Next, we’re going to be navigating over on our left side to the recorder’s Port Menu. Go ahead and click Port under the network submenu. We’re going to be changing our default ports away from 80 and 60 36 in our HTTP port and in our server port we just want to make sure that we use anything other than the default ports.
For HTTP, we’ve chosen for ourselves 48 300. For server, we’ve chosen for ourselves 48 301. These numbers are arbitrarily chosen from the private port range. You don’t have to use the port numbers we’ve chosen here. Just make sure they do fall within that private port range displayed on the bottom of the screen.
Once you’ve chosen what ports you want to set to the recorder, go ahead and apply these settings. Next, close out Internet Explorer and then we do recommend that it’s a good idea that you go ahead back to your notepad or WordPad and copy down those port settings that you just chose for both the HTTP port and for the Server port.
We now need to get this port info into the router and this will tell the router to allow traffic and communication into and out of those ports from the web. From our notes, we will need that Default Gateway we wrote down again. This time we’re going to open a browser window in Internet Explorer.
We’re going to want to clear out the address bar at the top and type in HTTP:// your default gateway and hit enter. Then that’ll load up your router settings page. Simply log into your router using your router settings for admin and password.
Now that you’re logged in, you’re going to be going to the Port Forwarding settings. First though, I’d like to take the time to point out that not every router menu is going to look exactly the same. In fact, there’s a really good chance your menus are very different and options may be found in totally different places.
Though port forwarding and that process we’re doing are fundamentally the same in any router, you may have some differences in appearance with the way you enter that info. You can always refer to your router’s manual to find any of the options we’ll be using today.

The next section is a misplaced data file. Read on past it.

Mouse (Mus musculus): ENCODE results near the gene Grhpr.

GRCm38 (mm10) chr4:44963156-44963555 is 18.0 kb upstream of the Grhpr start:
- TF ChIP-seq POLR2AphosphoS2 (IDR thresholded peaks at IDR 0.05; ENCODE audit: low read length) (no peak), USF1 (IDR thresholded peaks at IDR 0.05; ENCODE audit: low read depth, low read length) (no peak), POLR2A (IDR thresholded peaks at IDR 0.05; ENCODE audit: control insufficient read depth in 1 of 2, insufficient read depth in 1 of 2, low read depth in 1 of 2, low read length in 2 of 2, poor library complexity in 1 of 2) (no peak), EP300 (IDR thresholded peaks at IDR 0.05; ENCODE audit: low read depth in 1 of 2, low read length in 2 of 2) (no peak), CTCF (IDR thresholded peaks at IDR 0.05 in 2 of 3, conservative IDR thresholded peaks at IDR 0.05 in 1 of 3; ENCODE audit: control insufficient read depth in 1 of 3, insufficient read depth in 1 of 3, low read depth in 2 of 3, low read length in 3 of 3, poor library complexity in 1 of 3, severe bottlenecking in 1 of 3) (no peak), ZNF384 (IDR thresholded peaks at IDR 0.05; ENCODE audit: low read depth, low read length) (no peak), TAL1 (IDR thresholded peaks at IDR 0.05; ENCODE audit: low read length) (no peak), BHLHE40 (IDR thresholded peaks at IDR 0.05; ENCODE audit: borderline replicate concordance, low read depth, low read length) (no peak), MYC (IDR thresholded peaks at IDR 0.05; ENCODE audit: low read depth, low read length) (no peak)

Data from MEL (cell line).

Additionally, there’s a website called https://portforward.com/. They’ve done an amazing job of gathering a list of just about every router from every manufacturer out there. They have guides to navigate the menus of the routers they list and if you have trouble finding out where certain options are located a visit to their site and looking up your router’s manufacturer model might solve that problem.
For this TP-Link router we are going to be going to the forwarding section and then virtual server as a quick reference. Many times the port forwarding section is found under a router’s advanced settings or security and firewall.
The basic idea here is to input the IP address information along with the ports we chose from the recorder into this empty list of rules. First, we’re going to go ahead and click Add New. The first field we see is the service port. It doesn’t matter which port we forward first, so we will start with the 48 300 or the HTTP port. We’re going to put that info into the Service Port field.